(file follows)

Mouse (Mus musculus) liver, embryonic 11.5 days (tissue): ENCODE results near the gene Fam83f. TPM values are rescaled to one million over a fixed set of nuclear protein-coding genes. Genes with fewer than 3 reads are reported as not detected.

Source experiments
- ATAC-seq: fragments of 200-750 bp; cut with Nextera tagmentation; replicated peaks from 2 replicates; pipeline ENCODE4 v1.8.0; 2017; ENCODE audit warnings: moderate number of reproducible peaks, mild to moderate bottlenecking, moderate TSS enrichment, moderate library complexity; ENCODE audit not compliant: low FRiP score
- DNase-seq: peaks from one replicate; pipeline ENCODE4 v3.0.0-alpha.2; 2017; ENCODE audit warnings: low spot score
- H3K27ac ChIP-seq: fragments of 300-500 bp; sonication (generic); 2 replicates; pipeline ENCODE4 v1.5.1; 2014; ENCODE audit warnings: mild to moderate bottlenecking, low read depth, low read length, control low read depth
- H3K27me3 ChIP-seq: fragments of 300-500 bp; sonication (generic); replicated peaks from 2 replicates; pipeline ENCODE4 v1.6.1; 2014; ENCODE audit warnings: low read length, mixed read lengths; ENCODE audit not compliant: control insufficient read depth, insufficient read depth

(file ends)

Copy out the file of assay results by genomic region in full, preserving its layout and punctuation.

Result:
Mouse (Mus musculus) liver, embryonic 11.5 days (tissue): ENCODE results near the gene Fam83f. TPM values are rescaled to one million over a fixed set of nuclear protein-coding genes. Genes with fewer than 3 reads are reported as not detected.

Source experiments
- ATAC-seq: fragments of 200-750 bp; cut with Nextera tagmentation; replicated peaks from 2 replicates; pipeline ENCODE4 v1.8.0; 2017; ENCODE audit warnings: moderate number of reproducible peaks, mild to moderate bottlenecking, moderate TSS enrichment, moderate library complexity; ENCODE audit not compliant: low FRiP score
- DNase-seq: peaks from one replicate; pipeline ENCODE4 v3.0.0-alpha.2; 2017; ENCODE audit warnings: low spot score
- H3K27ac ChIP-seq: fragments of 300-500 bp; sonication (generic); 2 replicates; pipeline ENCODE4 v1.5.1; 2014; ENCODE audit warnings: mild to moderate bottlenecking, low read depth, low read length, control low read depth
- H3K27me3 ChIP-seq: fragments of 300-500 bp; sonication (generic); replicated peaks from 2 replicates; pipeline ENCODE4 v1.6.1; 2014; ENCODE audit warnings: low read length, mixed read lengths; ENCODE audit not compliant: control insufficient read depth, insufficient read depth